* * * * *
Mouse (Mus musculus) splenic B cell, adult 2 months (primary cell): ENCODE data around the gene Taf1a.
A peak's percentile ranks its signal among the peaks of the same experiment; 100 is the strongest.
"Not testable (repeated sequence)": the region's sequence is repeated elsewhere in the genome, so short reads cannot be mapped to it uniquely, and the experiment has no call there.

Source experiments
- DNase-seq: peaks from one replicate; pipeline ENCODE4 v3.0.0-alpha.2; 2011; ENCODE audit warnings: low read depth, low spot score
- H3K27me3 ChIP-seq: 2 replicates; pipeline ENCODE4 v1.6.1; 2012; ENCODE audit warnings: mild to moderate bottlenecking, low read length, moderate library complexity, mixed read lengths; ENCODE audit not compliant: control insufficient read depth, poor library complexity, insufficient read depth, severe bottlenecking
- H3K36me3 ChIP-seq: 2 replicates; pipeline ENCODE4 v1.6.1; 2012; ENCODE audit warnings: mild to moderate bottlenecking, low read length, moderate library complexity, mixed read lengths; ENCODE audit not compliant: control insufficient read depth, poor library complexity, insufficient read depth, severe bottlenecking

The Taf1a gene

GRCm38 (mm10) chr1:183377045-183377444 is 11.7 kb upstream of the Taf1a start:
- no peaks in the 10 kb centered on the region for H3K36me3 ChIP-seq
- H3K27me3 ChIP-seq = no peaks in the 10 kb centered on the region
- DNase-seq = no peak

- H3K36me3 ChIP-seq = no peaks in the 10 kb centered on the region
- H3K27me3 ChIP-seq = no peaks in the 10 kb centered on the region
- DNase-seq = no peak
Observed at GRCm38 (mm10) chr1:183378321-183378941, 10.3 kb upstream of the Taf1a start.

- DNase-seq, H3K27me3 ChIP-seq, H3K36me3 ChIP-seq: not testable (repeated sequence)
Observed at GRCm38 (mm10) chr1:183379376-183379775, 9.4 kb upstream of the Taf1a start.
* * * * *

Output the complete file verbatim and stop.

Mouse (Mus musculus) splenic B cell, adult 2 months (primary cell): ENCODE data around the gene Taf1a.
A peak's percentile ranks its signal among the peaks of the same experiment; 100 is the strongest.
"Not testable (repeated sequence)": the region's sequence is repeated elsewhere in the genome, so short reads cannot be mapped to it uniquely, and the experiment has no call there.

Source experiments
- DNase-seq: peaks from one replicate; pipeline ENCODE4 v3.0.0-alpha.2; 2011; ENCODE audit warnings: low read depth, low spot score
- H3K27me3 ChIP-seq: 2 replicates; pipeline ENCODE4 v1.6.1; 2012; ENCODE audit warnings: mild to moderate bottlenecking, low read length, moderate library complexity, mixed read lengths; ENCODE audit not compliant: control insufficient read depth, poor library complexity, insufficient read depth, severe bottlenecking
- H3K36me3 ChIP-seq: 2 replicates; pipeline ENCODE4 v1.6.1; 2012; ENCODE audit warnings: mild to moderate bottlenecking, low read length, moderate library complexity, mixed read lengths; ENCODE audit not compliant: control insufficient read depth, poor library complexity, insufficient read depth, severe bottlenecking

The Taf1a gene

GRCm38 (mm10) chr1:183377045-183377444 is 11.7 kb upstream of the Taf1a start:
- no peaks in the 10 kb centered on the region for H3K36me3 ChIP-seq
- H3K27me3 ChIP-seq = no peaks in the 10 kb centered on the region
- DNase-seq = no peak

- H3K36me3 ChIP-seq = no peaks in the 10 kb centered on the region
- H3K27me3 ChIP-seq = no peaks in the 10 kb centered on the region
- DNase-seq = no peak
Observed at GRCm38 (mm10) chr1:183378321-183378941, 10.3 kb upstream of the Taf1a start.

- DNase-seq, H3K27me3 ChIP-seq, H3K36me3 ChIP-seq: not testable (repeated sequence)
Observed at GRCm38 (mm10) chr1:183379376-183379775, 9.4 kb upstream of the Taf1a start.